IntroductionI recently started using offlineimap  to manage my GMail accounts locally on my machine.
With offlineimap all my email is local so the navigation is very fast and also I am a little more relieved that I have a local copy of all my email.
The only problem is that offlineimap does not work well with non english characters. This makes it difficult to use for those with labels in Russian, Chinese, Japanese etc .
Fortunately offlineimap offers some nice options that allows us to modify it's behavior. Using the "pythonfile" and "nametrans" options I was able to get Japanese working flawlessly.
IMAP4 uses a modified UTF-7 coding for all folder names but offlineimap does not convert the folder names to UTF-8 or something readable before creating local repositories that results in very cryptic folder names like "&MMYwuTDI-".
Some research (googling) on the topic resulted in a very nice code to add IMAP4 UTF-7 encoding capabilities to Python . So with a little time and some copy/paste skills I added this code to offlineimap and ban! I got Japanese working correctly in my folders.
Fixing unicode issues in offlineimap
First we must add the code to convert from IMAP4 UTF7 encoding support to offlineimap. Thanks to Dominic LoBue (offlineimap developer) I learned that we can add our own python code to offlineimap. To do this we created a simple python script (e.g. ~/.utf7.py) that contains the following code (copy/paste from :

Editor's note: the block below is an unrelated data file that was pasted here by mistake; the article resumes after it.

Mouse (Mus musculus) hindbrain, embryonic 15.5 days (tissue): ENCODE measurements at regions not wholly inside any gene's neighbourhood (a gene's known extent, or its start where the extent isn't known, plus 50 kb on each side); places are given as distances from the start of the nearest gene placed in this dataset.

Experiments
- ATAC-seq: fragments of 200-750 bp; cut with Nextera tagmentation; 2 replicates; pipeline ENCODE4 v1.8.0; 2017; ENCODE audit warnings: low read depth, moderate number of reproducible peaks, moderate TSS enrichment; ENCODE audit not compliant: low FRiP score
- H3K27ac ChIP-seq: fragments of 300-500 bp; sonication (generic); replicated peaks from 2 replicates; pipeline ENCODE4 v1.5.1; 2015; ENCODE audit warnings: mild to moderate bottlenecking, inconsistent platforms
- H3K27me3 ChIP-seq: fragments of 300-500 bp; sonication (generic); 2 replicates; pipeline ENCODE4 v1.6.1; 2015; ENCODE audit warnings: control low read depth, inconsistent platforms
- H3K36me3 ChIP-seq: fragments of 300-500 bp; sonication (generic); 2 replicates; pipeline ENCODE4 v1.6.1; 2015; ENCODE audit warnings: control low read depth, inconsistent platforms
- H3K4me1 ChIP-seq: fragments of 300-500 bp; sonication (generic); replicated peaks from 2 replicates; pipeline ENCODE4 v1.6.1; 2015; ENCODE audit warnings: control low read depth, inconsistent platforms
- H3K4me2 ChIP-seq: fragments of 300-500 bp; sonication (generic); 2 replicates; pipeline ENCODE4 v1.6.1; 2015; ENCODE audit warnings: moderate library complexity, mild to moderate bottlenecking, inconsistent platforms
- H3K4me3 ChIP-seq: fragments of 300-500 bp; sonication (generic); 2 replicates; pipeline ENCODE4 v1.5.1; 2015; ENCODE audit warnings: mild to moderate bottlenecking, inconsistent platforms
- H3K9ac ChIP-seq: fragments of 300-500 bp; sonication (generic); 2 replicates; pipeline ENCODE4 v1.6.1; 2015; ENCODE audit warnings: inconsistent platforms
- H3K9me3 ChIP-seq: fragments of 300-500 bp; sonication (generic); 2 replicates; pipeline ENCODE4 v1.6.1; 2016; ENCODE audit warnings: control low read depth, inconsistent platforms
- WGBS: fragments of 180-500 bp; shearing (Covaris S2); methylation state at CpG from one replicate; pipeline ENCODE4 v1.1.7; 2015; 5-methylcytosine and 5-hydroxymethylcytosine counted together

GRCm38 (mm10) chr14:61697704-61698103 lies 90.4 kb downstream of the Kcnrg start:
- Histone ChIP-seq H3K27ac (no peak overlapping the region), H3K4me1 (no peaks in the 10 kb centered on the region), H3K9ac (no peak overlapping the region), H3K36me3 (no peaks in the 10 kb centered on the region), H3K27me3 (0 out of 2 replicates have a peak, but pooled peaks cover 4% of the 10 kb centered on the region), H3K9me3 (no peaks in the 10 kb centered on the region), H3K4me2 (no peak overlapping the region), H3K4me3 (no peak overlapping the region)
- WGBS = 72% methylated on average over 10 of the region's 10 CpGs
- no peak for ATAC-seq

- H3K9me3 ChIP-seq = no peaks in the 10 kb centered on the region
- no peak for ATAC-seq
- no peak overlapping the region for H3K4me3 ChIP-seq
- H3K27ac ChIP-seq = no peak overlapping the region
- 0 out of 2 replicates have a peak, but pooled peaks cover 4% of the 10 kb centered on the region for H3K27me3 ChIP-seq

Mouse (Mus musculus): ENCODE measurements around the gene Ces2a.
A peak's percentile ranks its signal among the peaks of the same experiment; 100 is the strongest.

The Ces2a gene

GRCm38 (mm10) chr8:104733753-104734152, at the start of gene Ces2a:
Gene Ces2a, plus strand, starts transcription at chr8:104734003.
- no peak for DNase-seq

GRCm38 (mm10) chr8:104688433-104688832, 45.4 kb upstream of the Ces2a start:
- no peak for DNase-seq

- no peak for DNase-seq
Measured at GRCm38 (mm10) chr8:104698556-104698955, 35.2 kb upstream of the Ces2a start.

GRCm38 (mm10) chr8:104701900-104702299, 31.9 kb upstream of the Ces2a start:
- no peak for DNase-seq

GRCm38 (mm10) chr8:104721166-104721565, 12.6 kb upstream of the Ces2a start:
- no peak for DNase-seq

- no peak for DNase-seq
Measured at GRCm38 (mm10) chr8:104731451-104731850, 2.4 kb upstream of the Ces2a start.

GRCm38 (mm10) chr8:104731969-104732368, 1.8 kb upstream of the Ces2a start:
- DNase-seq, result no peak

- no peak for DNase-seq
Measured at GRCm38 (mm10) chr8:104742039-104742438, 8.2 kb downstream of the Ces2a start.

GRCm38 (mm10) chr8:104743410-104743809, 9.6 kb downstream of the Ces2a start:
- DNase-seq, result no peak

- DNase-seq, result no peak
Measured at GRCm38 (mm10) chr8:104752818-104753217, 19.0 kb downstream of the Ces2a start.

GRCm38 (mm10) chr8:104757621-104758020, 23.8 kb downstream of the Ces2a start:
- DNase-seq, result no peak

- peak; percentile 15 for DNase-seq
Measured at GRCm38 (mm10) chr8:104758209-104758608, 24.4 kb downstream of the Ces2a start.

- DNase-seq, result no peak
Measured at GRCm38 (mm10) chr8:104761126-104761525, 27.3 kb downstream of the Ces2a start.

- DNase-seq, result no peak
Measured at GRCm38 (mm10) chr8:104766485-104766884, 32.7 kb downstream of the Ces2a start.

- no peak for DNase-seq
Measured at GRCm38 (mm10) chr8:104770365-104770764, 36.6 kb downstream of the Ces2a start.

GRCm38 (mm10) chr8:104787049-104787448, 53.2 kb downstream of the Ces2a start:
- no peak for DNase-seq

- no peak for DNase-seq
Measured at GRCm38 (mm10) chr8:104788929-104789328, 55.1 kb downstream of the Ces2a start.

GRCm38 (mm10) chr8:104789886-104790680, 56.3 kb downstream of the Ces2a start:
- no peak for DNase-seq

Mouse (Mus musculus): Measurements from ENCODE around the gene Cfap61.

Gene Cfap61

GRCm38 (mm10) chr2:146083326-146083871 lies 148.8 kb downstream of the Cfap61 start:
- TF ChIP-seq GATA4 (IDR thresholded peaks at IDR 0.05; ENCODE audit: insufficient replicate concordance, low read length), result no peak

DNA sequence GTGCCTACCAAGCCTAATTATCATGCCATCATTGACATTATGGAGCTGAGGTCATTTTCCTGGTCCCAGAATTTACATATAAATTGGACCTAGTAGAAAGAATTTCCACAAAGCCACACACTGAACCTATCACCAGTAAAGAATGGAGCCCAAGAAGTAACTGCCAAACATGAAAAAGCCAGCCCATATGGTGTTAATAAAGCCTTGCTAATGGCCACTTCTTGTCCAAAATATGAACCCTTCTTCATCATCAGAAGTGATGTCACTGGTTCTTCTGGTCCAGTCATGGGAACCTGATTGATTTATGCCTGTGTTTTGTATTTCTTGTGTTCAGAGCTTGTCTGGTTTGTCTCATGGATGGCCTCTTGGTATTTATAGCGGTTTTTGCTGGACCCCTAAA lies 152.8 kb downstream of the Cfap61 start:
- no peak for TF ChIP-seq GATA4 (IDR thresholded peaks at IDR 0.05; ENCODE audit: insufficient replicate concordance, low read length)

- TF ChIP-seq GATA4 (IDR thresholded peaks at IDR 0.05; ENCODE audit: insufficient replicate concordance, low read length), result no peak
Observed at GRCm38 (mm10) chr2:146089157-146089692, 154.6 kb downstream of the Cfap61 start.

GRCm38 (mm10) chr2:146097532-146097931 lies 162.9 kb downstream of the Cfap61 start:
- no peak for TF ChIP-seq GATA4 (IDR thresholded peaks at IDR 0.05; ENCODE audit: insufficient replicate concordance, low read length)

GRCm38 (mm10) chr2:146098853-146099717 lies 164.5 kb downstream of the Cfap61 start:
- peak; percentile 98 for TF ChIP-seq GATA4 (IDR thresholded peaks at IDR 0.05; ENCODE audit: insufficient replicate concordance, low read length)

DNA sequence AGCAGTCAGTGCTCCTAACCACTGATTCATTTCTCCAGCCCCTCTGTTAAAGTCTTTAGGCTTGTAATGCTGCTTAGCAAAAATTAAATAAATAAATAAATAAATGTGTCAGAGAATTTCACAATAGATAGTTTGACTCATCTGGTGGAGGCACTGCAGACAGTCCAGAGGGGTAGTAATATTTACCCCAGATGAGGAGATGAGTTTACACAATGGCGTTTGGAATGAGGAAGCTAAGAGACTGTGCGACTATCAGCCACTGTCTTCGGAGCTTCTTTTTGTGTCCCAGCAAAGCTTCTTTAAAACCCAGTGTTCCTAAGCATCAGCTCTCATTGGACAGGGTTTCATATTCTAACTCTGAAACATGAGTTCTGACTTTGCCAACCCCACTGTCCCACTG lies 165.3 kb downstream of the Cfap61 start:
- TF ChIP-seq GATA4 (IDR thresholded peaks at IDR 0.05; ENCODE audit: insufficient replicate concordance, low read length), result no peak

Then in our offlineimap configuration file, in the "[general]" section we add a line to load this python script like:
Finally in our remote repository configuration add a nametrans option to convert all foldernames from "imap4-utf-7" encoding to your encoding of preference. My Ubuntu installation is all UTF-8 so I convert all folder names to this encoding:
The "imap4-utf-7" encoding is added by our "utf7.py" script. With this configuration I can now see the correct Japanese names for all the folders (labels) in my GMail accounts inside Mutt .
 IMAP4 UTF-7 Encoding/Decoding
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